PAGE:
I was also very aware of my sore throat - the breathing tube they inserted during the surgery caused me discomfort - it lasted for just a bout a day and a half.  But I was so drugged up - I didn't do much talking anyway.  The talking I did do was related to how did the surgery go?  What did the doctor say?  And I gushed love for everyone that was around me.
The surgery did go well - as expected - my giant uterus was cantaloupe sized with tumors - my right ovary looked good and stayed in place to give me the pleasure of future menopause and hormones.
The worst parts of day one:

  • they check your vitals all the time.  sleep is often, but also often interrupted
  • gas pain is terrible
  • you don't want to eat anything - I did keep eating the ice to help the dryness - but the nausea made me afraid to put anything in my stomach
  • seeing your pee emptied is gross and embarrassing with a crowd
  • I was terrified to move my body
  • I itched like crazy from the stuff they swab on your body during surgery
I was given chicken soup later that afternoon.  It actually felt good on my sore throat.
That night - the night nurse told me she would be in at 4am to take out my IV, catheter and get me up and walking.
Luckily, with no sense of time - it turned out to not be a problem.

Day 2
The nurse arrived promptly.  My vitals were checked and she told me to give the pain pump another hit before she took out the catheter.  It didn't hurt - but it did feel very weird.  I was relieved to have it out - no more pee pee emptying in public.  (But the terror of knowing I would have to get up myself!)
I was fitted with a bizarre pair of mesh panties and the longest pad I have ever seen.
She told me to wait about 2 hours before actually trying to get up and go to the bathroom - I was told I would feel like I needed to go - but that was just because of the catheter coming out.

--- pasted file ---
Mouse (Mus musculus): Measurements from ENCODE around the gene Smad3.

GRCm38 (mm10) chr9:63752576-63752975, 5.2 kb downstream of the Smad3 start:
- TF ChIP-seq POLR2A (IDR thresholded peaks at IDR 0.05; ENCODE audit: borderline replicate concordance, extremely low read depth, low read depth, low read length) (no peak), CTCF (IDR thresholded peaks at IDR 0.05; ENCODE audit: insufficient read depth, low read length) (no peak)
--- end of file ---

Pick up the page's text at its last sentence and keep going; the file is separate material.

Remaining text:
Next, she uncovered me and examined the incision - In all honesty - I could not bring myself to look at it.  But she said it looked really good.  The large outer bandage was removed and she cleaned the wound.  The incision on the exterior is held together with steri-strips.  All stitches are actually below the surface.
Because I had some nausea - she left the IV in my hand - but unhooked my pain drip - I did get to have another pump before she unhooked it - and was given oral pain meds.
She told me the Doctor would be in to take a look and talk to me.

I must have fallen asleep again - but like clockwork - about 2 hours later woke up ready to hit the bathroom.  I buzzed for nurse to help me.
This was terrifying - but she was patient with me and told me what to do.
The most bizarre thing - is that even though 24 hours earlier you are walking into the hospital - when you stand up - your brain doesn't seem to remember how to walk.  I took uneasy shuffle steps with the nurse and made it!  A good tip for anyone - be sure to stand up straight when you do get up the first time - if you stay hunched over - it will make it that much harder to unhunch later.
The hardest part is walking because you forget how - but I think more of the fear came from being afraid to open up the incision.

As hard as getting out of bed is - getting in is no easier.  But I managed.  The doctor arrived - examined me and gave me my marching orders for the day.  Walk around as much as possible.  It would help to get the gas moving.  (which by the way had not moved and was super painful).  She didn't want me on solids until that happened.
The nurse came in and gave me yogurt, a laxative and more gas medicine.  ick

I did spend the day walking the halls, walking around the room, and avoiding bed.  I did get to eat chicken fingers for lunch.

The worst parts of Day 2
  • blisters on the back of my left leg from the vena sleeves.  in my terror to move, the inflation of the sleeves rubbed my leg against the catheter tube and the plastic part of the pillow that had my knees propped up.